Ejiro is grateful for the strength to serve others less fortunate.
I move in and out of sleep, not aware of my surroundings at first. I look to the side and see my mother in a chair, reading. I look at down at the IV inserted in my hand and remember that I lost a lot of blood during surgery and the only way to stop my heart from racing and to bring my blood pressure up was to give me multiple blood transfusions. The transfusions were given and visitors continued to visit and after continual care from the nurses and doctors I am discharged within five days. I heal from surgery and within two months I am back to fieldwork.
It is only six months later at Christmas dinner that the full enormity of it all hits me. My mother explains to a family friend in a calm but matter of fact voice that I “almost died after surgery.” I almost laugh in shock then argue that it couldn’t be that bad but my mother goes on to explain everything. Although the conversation changed throughout the evening, I kept thinking about how much I had in my life and that wasn’t counting the gifts I received. That night wasn’t my first time reflecting on and appreciating the people and experiences I’ve had in my life. In fact gratitude has been a lesson I’ve learned repeatedly throughout my life.
I am not quite sure when I first learned about gratitude but there are a few memorable occasions I connect with the concept of gratitude. When I was about eight or nine years old my mother took my older sister and me to a local community organization and signed us up to be peer mentors. While my mother tutored recovering addicts my sister and I tutored their children. Through that experience I learned about how choices impact us and those around us. But I also began to understand that it is necessary to help others and that anyone at any age can be of help to another. In my teens I had a variety of part-time jobs, one was as a house/party helper. Some people especially those in an upscale neighborhood like our own would have found it repellent that their teenager was scrubbing toilets and washing dishes for anyone let alone their neighbors. But my parents thought it was character building. I enjoyed making my own money and it taught me humility and to take pride in my work.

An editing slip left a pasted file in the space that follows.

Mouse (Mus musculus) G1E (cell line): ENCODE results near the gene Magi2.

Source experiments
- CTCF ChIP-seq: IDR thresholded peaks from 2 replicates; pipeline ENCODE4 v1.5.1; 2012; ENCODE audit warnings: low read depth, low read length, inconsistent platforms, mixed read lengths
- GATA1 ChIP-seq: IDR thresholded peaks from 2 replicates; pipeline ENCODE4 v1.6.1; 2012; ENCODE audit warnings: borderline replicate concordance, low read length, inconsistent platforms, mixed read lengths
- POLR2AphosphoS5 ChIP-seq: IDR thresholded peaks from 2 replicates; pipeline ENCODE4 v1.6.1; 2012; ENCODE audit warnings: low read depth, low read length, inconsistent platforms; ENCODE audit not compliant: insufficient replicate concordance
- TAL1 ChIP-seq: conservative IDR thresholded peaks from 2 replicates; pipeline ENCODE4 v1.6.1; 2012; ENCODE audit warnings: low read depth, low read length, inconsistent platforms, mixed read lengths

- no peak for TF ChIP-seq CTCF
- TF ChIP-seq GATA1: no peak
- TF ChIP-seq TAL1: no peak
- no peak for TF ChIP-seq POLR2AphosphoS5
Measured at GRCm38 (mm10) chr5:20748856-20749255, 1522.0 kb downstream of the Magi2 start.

Years have passed since those childhood lessons and as I’ve grown older and experienced more of life, gratitude has come in different forms. My father’s diagnosis and recovery from prostate cancer as well as my own health issues have shown me that little steps are just as monumental as big strides. Every time I exercise, I marvel that at one point it was a very real concern if I would ever be able to walk around a block, let alone complete a full workout.
So I express gratitude daily in different days. Some days I practice yoga; other days I bake a cake for my students or listen to a friend in need. Other days I chat with a stranger in line; volunteer with a local organization or meditated. When a difficult day comes around I get upset but then examine the situation to learn from it and focus on all the things that are going right. Gratitude is a gift but it is also a continual teacher from which I learn daily lessons that influence how I interact with the world and also how I view my place in it.
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